Re: [edk2-devel] Basetools as a pip module

Matthew Carlson <matthewfcarlson@...>

Hey Andrew,

Your comments were helpful and valid 😊

Part of the appeal of making it into a pip module is that it doesn’t have a specific file system path. Python itself take cares of it and it can be addressed by the module name rather than adding it to the path. So you hit the nail on the head, EDK_TOOL_PATH doesn’t really make sense in an all pip module world. It will probably be deprecated. You can see here: that we call directly into the module without having to setup the python path. The file here doesn’t use the BaseTools inside EDK2, that still need to built.

You have some great questions and I’ll do my best to answer with what has been discussed on the original RFC.

* if I run build from the command line how did my path get set?
* The pip system adds it to the python patch for you where ever you have it installed (locally, user, system, etc). In addition, pip module offers console scripts, which are small hooks that basically do what the build.bat script does: start the python interpreter and call the build module. So in the current pip module there are a few new commands, one of them being edk2_build which is available anywhere (within the scope of your pip environment). Alternatively, you could use the BinWrappers and let the edksetup do the heavy lifting for you. It should all just work out of the box (fingers crossed).
* How do I configure different versions of BaseTools?
* So Lazlo pointed out that you could use virtual environments, one for each edk2 clone on your system. It has the added benefit of making your system state much simpler and more reproducible since the pip module are for that repo rather than your whole system. Another option is just to install a local copy of the pip module using pip install -e . which will stay in sync with whatever you have checked out. This does mean an extra step of making sure you have the right commit checked out and probably isn’t advisable since it’s easy to forget. But since I only am ever have one clone open at a time, it’s not bad for me personally.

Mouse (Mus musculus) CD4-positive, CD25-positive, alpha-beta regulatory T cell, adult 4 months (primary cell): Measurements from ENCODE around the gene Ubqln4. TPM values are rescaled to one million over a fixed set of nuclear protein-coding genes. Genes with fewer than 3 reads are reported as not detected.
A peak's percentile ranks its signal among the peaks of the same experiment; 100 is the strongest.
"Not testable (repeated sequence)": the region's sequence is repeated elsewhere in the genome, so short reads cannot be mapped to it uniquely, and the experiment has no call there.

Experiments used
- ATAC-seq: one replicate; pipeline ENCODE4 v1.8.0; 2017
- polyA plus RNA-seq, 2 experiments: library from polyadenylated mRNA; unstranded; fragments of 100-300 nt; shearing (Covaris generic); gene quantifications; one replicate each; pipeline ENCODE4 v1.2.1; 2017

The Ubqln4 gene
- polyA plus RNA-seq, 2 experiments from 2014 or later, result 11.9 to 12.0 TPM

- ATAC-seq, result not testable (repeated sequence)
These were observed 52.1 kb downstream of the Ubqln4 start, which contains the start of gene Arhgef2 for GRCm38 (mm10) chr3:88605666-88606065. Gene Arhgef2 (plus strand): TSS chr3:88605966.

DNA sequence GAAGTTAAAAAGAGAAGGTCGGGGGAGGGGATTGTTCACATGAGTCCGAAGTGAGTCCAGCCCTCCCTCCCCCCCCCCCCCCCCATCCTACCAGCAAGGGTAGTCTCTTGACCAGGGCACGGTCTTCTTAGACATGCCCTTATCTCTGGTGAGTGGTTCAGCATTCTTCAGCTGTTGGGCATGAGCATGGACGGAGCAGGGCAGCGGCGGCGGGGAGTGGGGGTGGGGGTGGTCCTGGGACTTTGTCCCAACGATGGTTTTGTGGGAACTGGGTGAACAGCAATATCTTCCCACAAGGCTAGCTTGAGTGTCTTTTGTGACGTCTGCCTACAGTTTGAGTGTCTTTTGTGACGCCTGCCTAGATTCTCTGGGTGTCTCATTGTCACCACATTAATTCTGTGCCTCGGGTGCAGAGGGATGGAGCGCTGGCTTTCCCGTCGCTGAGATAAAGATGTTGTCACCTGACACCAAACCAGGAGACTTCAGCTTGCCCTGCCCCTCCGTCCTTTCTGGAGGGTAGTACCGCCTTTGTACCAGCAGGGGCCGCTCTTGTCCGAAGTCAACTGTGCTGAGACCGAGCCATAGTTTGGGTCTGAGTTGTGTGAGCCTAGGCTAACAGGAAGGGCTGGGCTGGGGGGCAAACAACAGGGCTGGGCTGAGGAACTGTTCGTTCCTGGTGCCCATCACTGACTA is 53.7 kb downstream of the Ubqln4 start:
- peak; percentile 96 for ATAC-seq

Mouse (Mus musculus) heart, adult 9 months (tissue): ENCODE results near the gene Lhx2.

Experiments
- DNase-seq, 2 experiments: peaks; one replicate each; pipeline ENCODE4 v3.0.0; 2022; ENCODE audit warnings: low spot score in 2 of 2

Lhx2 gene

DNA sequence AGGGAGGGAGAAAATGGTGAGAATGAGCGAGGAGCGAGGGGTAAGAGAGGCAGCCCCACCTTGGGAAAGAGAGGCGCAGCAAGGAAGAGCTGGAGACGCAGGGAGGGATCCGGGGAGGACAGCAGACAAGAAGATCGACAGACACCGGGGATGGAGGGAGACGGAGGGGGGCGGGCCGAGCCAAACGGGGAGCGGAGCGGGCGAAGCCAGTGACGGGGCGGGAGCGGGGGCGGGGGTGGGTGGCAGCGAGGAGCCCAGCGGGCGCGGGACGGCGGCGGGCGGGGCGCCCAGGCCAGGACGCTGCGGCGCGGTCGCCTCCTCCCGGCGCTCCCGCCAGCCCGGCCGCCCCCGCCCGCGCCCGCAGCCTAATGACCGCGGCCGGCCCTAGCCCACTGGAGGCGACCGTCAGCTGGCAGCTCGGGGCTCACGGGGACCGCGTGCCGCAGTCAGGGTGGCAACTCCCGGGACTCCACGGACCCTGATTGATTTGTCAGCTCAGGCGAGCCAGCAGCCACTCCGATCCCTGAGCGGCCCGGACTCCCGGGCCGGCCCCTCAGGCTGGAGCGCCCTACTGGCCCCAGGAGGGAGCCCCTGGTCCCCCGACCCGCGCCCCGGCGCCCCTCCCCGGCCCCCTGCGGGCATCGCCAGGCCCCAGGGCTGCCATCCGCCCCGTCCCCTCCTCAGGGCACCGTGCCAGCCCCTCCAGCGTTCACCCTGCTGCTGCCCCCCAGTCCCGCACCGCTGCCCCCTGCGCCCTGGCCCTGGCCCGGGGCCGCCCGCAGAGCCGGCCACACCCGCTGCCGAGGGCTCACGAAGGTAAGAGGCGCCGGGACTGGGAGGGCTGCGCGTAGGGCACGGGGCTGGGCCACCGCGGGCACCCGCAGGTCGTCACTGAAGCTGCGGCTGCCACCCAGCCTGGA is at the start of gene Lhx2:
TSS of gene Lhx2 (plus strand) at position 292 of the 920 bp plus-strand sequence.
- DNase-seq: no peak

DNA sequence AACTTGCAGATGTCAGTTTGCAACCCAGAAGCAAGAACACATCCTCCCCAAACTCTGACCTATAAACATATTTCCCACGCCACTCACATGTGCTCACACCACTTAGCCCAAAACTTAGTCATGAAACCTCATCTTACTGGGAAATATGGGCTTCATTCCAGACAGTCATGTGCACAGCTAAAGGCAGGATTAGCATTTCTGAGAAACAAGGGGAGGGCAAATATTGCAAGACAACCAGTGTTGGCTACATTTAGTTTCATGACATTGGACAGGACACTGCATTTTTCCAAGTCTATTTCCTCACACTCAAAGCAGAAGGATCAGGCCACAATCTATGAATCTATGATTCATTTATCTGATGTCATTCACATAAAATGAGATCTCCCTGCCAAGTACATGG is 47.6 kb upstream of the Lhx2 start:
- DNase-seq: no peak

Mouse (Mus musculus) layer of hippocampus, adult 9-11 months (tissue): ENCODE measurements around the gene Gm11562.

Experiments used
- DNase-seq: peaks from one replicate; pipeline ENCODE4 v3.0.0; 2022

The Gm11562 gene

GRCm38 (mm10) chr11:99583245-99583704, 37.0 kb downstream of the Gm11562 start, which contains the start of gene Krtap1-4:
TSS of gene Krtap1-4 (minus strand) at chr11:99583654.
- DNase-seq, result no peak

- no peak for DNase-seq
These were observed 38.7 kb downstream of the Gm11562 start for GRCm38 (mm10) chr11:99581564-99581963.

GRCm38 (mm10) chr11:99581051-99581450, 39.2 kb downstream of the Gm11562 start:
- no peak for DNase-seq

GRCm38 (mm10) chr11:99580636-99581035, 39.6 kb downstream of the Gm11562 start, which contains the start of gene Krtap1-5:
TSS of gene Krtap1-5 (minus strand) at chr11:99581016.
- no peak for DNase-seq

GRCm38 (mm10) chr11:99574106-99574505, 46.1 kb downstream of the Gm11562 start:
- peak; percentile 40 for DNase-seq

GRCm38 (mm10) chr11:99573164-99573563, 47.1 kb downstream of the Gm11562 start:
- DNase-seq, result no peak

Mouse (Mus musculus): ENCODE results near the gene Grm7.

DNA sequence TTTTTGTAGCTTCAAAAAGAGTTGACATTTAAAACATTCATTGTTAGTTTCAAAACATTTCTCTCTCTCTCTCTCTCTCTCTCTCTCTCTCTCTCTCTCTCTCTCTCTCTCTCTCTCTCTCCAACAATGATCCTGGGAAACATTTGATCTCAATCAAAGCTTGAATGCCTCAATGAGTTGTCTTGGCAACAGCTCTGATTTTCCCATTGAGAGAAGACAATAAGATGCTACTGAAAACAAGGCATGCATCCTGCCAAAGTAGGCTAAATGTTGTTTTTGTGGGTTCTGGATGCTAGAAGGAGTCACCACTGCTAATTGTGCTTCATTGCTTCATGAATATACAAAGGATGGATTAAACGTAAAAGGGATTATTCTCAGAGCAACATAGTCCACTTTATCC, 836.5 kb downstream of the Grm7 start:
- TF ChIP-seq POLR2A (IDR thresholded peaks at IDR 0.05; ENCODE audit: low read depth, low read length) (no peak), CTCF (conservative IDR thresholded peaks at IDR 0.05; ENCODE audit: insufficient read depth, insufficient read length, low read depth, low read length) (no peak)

* I guess my repo could have a yml file that points to the version of the tools that I use, but that seems like a per user, not per repo config
* There’s a pip requirement file that keeps track of the exact version of the pip module you need (EDK2 already has one for CI). For a given commit in EDK2, you’d have the exact version of basetools that you know works.
* It seems to me we could have developers that want to contribute to edk2 and work on their own code base and that could rehire (require?) two different Basetool versions installed on the system, and I think we need a story for that?
* Yeah- I agree that story isn’t as fleshed out. In some way it’s better than EDK2’s current story as the basetools can be consumed separately from EDK2 itself. You could setup your own codebase to leverage the basetools as is or you could point it at your own fork of the BaseTools. But I can see folks who have forked EDK2 and have tweaks in BaseTools having to push those changes back into BaseTools. I believe that moving it into it’s own project will make it easier for fixes and other projects to be built off the BaseTools as it makes it easy to include without needing the rest of EDK2 with it. For example, easy to use and easy to install capsule generation tools for FMP devices.